By Robert Lucke
"Fishing Glacier National Park, Second Edition" by Russ Schneider is a must read for anyone who wants to know where to fish and what to fish for in Glacier National Park.
The book is great. But then, dedicated to Schneider's mom, it should be.
Schneider has plenty of maps and pictures in the book along with complete guides to every member of the finny tribe found in Glacier. There is a section about fishing in the Glacier lakes as opposed to Glacier's streams and rivers. There is also a guide for each fishery, describing what kind of fish can be found in that fishery and whether those fish are abundant, common or rare in the fishery. Fisheries with no fish in them are so indicated, and if it is not known whether there are fish or not, that is also noted.
The park is broken down into the North Fork of the Flathead, Waterton River Drainage, Belly River Drainage, McDonald Creek Drainage, St. Mary River Drainage, North Fork of Cut Bank Creek Drainage and the Middle Fork of the Flathead River Drainage.
Take the St. Mary River Drainage. On the Going-to-the-Sun Road, just east of the Sun Point area, there is a small lake right next to the highway named Lost Lake. Few even know of it, but sure enough, it was in the book. According to this book, Lost Lake is some two acres of habitat for Eastern brook trout and they are common. It just takes a couple of worms or mayflies to catch a couple of 8-inch brookies.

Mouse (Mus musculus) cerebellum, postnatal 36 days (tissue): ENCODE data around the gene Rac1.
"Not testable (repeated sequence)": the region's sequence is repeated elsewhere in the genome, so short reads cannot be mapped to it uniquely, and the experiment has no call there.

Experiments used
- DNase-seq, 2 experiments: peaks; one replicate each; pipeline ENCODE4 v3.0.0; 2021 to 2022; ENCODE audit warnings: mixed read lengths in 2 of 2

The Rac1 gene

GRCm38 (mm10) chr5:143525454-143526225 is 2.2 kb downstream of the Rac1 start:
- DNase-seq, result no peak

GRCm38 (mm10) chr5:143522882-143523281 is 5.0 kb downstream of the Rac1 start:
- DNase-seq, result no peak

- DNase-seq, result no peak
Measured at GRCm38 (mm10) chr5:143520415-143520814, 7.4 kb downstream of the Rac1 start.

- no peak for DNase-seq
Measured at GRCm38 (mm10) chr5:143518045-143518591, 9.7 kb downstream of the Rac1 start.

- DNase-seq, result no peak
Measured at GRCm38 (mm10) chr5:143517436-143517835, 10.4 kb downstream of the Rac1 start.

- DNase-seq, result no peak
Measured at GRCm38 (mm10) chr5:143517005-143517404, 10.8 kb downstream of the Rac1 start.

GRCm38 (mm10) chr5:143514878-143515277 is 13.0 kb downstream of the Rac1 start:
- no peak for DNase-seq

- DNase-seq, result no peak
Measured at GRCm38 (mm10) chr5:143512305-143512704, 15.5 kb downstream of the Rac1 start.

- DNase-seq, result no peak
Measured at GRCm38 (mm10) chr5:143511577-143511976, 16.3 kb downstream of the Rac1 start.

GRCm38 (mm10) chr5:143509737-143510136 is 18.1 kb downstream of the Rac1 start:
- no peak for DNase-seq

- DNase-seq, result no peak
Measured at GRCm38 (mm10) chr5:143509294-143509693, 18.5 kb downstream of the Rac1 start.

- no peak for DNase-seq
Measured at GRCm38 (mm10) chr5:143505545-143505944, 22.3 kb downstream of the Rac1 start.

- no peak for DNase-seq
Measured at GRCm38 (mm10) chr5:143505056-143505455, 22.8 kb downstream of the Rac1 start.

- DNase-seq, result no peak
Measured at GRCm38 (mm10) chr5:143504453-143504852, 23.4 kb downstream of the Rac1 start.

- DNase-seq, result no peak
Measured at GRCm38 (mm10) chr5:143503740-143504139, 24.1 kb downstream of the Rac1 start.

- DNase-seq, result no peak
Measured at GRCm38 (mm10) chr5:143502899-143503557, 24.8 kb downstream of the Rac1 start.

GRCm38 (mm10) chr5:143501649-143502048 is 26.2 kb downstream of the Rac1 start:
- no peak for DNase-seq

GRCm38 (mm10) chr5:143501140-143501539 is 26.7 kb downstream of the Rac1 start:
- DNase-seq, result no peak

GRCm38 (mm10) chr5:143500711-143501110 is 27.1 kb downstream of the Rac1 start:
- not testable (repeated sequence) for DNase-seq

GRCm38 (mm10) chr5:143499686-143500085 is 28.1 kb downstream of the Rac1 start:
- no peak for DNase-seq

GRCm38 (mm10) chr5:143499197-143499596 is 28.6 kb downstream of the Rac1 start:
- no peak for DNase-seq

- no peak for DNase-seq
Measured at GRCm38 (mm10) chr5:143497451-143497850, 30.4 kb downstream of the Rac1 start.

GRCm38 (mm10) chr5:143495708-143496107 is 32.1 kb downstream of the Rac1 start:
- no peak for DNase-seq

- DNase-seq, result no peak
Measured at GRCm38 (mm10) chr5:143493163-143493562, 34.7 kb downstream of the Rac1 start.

At Many Glacier, Lake Josephine is home to plenty of Eastern brook trout and a few kokanee salmon. Next door and right in front of the Many Glacier Hotel, Swiftcurrent Lake has good fishing for brook trout and kokanee salmon.
In the Lake McDonald region of the park, Snyder Creek, just behind the Lake McDonald Lodge, is home to Eastern brook trout and west-slope cutthroat trout. Just above that in Lower Snyder Lake, westslope cutthroat almost jump out of the lake for you.
The book goes on and on about fishing and how to fish in Glacier National Park. And, remember, best of all, fishing in Glacier requires no fishing license. Just your entry fee.
The forward for the book is reason enough for Glacier fans to buy the book whether they fish or not. Written by Monty Parratt, it tells the story of when he and his family lived in a ranger cabin on Baring Creek just west of Sun Point. Parratt shares fish stories and his love for that part of Glacier with the reader. The only problem is that the forward is too short. It could have gone on for several hundred more words.
FYI: "Fishing Glacier National Park, Second Edition" By Russ Schneider. This is a Falcon Guide. Cost is $12.95 U.S. For further information, contact Falcon at (406) 442-0384.